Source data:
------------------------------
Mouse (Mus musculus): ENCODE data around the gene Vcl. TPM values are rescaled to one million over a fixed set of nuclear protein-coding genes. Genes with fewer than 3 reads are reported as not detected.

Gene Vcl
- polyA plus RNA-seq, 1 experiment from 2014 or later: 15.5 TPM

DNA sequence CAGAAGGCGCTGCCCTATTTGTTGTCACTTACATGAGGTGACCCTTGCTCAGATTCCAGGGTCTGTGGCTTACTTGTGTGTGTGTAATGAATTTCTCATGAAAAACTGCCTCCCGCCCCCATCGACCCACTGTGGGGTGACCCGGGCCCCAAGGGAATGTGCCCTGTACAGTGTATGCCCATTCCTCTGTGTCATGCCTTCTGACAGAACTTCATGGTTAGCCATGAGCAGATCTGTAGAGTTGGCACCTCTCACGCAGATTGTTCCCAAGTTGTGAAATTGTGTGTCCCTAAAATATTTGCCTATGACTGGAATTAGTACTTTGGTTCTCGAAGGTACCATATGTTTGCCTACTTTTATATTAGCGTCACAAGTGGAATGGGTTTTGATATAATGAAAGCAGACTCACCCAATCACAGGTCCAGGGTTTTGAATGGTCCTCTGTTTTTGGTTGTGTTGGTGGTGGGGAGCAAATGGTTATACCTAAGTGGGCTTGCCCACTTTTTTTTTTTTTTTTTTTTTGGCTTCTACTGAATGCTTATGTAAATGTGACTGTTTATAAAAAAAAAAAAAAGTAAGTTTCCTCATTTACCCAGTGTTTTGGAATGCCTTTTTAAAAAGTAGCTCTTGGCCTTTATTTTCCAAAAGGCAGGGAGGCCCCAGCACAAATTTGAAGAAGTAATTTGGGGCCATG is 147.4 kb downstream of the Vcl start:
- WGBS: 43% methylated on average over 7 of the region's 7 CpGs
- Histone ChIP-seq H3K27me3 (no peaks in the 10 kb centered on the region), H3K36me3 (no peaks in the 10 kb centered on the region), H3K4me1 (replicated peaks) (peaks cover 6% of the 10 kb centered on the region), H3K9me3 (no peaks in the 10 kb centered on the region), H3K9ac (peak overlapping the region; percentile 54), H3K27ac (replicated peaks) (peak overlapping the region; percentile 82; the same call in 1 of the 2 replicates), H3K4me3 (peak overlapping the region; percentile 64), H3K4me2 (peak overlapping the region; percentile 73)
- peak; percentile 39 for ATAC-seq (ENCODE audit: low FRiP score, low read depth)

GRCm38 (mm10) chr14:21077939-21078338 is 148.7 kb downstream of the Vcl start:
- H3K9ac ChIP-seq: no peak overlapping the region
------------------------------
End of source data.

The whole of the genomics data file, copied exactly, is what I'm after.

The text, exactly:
Mouse (Mus musculus): ENCODE data around the gene Vcl. TPM values are rescaled to one million over a fixed set of nuclear protein-coding genes. Genes with fewer than 3 reads are reported as not detected.

Gene Vcl
- polyA plus RNA-seq, 1 experiment from 2014 or later: 15.5 TPM

DNA sequence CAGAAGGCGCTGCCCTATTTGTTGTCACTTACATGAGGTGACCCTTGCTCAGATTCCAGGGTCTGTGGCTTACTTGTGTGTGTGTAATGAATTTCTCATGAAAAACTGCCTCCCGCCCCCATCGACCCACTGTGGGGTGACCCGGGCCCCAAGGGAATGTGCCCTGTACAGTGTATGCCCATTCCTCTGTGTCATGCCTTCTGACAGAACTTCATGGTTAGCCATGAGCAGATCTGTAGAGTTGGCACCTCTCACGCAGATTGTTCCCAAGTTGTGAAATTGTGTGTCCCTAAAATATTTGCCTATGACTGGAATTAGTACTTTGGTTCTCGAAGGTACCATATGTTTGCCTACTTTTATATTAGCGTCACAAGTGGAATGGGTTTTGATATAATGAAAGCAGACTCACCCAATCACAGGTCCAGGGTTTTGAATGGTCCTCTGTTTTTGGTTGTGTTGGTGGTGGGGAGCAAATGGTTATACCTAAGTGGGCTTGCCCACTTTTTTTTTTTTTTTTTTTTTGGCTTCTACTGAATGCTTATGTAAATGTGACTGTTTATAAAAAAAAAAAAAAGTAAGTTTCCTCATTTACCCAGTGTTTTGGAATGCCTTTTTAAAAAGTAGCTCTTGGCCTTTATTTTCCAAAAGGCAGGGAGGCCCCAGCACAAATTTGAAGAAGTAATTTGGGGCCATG is 147.4 kb downstream of the Vcl start:
- WGBS: 43% methylated on average over 7 of the region's 7 CpGs
- Histone ChIP-seq H3K27me3 (no peaks in the 10 kb centered on the region), H3K36me3 (no peaks in the 10 kb centered on the region), H3K4me1 (replicated peaks) (peaks cover 6% of the 10 kb centered on the region), H3K9me3 (no peaks in the 10 kb centered on the region), H3K9ac (peak overlapping the region; percentile 54), H3K27ac (replicated peaks) (peak overlapping the region; percentile 82; the same call in 1 of the 2 replicates), H3K4me3 (peak overlapping the region; percentile 64), H3K4me2 (peak overlapping the region; percentile 73)
- peak; percentile 39 for ATAC-seq (ENCODE audit: low FRiP score, low read depth)

GRCm38 (mm10) chr14:21077939-21078338 is 148.7 kb downstream of the Vcl start:
- H3K9ac ChIP-seq: no peak overlapping the region